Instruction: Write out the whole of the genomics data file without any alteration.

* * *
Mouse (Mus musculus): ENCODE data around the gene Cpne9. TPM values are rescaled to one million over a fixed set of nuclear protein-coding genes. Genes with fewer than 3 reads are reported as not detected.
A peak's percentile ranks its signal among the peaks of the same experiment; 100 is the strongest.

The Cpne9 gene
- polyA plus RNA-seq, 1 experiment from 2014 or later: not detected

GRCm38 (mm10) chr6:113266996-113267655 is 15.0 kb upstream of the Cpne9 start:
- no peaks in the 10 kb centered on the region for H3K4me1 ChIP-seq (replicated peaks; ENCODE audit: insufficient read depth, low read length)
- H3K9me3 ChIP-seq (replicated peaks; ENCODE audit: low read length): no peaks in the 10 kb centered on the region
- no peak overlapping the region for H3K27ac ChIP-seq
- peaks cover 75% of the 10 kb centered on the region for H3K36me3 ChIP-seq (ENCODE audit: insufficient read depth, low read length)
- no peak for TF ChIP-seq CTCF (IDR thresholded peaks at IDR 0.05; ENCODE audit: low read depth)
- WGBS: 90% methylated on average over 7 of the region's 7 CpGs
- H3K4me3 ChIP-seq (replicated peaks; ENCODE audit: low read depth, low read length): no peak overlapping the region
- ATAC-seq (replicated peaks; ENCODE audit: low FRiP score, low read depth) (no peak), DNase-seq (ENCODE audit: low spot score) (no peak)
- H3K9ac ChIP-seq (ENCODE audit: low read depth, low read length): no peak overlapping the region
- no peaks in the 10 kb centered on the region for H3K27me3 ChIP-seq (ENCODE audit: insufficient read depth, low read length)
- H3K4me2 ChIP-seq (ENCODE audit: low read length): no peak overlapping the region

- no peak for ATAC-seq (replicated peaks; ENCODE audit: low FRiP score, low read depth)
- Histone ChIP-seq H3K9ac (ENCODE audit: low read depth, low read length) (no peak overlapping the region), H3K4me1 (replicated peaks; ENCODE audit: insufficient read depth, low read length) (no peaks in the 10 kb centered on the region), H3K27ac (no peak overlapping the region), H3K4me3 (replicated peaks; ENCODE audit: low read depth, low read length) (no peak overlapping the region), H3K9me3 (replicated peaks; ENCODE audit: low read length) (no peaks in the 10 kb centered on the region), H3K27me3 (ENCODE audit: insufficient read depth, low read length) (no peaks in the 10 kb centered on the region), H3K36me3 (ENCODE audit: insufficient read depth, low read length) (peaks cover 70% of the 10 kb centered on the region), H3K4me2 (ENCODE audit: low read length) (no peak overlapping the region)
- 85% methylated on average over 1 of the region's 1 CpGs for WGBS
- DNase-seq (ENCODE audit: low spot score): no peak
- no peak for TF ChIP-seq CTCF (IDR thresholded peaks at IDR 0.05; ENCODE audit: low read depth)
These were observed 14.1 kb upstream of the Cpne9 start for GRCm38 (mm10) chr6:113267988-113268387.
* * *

Mouse (Mus musculus): ENCODE data around the gene Cpne9. TPM values are rescaled to one million over a fixed set of nuclear protein-coding genes. Genes with fewer than 3 reads are reported as not detected.
A peak's percentile ranks its signal among the peaks of the same experiment; 100 is the strongest.

The Cpne9 gene
- polyA plus RNA-seq, 1 experiment from 2014 or later: not detected

GRCm38 (mm10) chr6:113266996-113267655 is 15.0 kb upstream of the Cpne9 start:
- no peaks in the 10 kb centered on the region for H3K4me1 ChIP-seq (replicated peaks; ENCODE audit: insufficient read depth, low read length)
- H3K9me3 ChIP-seq (replicated peaks; ENCODE audit: low read length): no peaks in the 10 kb centered on the region
- no peak overlapping the region for H3K27ac ChIP-seq
- peaks cover 75% of the 10 kb centered on the region for H3K36me3 ChIP-seq (ENCODE audit: insufficient read depth, low read length)
- no peak for TF ChIP-seq CTCF (IDR thresholded peaks at IDR 0.05; ENCODE audit: low read depth)
- WGBS: 90% methylated on average over 7 of the region's 7 CpGs
- H3K4me3 ChIP-seq (replicated peaks; ENCODE audit: low read depth, low read length): no peak overlapping the region
- ATAC-seq (replicated peaks; ENCODE audit: low FRiP score, low read depth) (no peak), DNase-seq (ENCODE audit: low spot score) (no peak)
- H3K9ac ChIP-seq (ENCODE audit: low read depth, low read length): no peak overlapping the region
- no peaks in the 10 kb centered on the region for H3K27me3 ChIP-seq (ENCODE audit: insufficient read depth, low read length)
- H3K4me2 ChIP-seq (ENCODE audit: low read length): no peak overlapping the region

- no peak for ATAC-seq (replicated peaks; ENCODE audit: low FRiP score, low read depth)
- Histone ChIP-seq H3K9ac (ENCODE audit: low read depth, low read length) (no peak overlapping the region), H3K4me1 (replicated peaks; ENCODE audit: insufficient read depth, low read length) (no peaks in the 10 kb centered on the region), H3K27ac (no peak overlapping the region), H3K4me3 (replicated peaks; ENCODE audit: low read depth, low read length) (no peak overlapping the region), H3K9me3 (replicated peaks; ENCODE audit: low read length) (no peaks in the 10 kb centered on the region), H3K27me3 (ENCODE audit: insufficient read depth, low read length) (no peaks in the 10 kb centered on the region), H3K36me3 (ENCODE audit: insufficient read depth, low read length) (peaks cover 70% of the 10 kb centered on the region), H3K4me2 (ENCODE audit: low read length) (no peak overlapping the region)
- 85% methylated on average over 1 of the region's 1 CpGs for WGBS
- DNase-seq (ENCODE audit: low spot score): no peak
- no peak for TF ChIP-seq CTCF (IDR thresholded peaks at IDR 0.05; ENCODE audit: low read depth)
These were observed 14.1 kb upstream of the Cpne9 start for GRCm38 (mm10) chr6:113267988-113268387.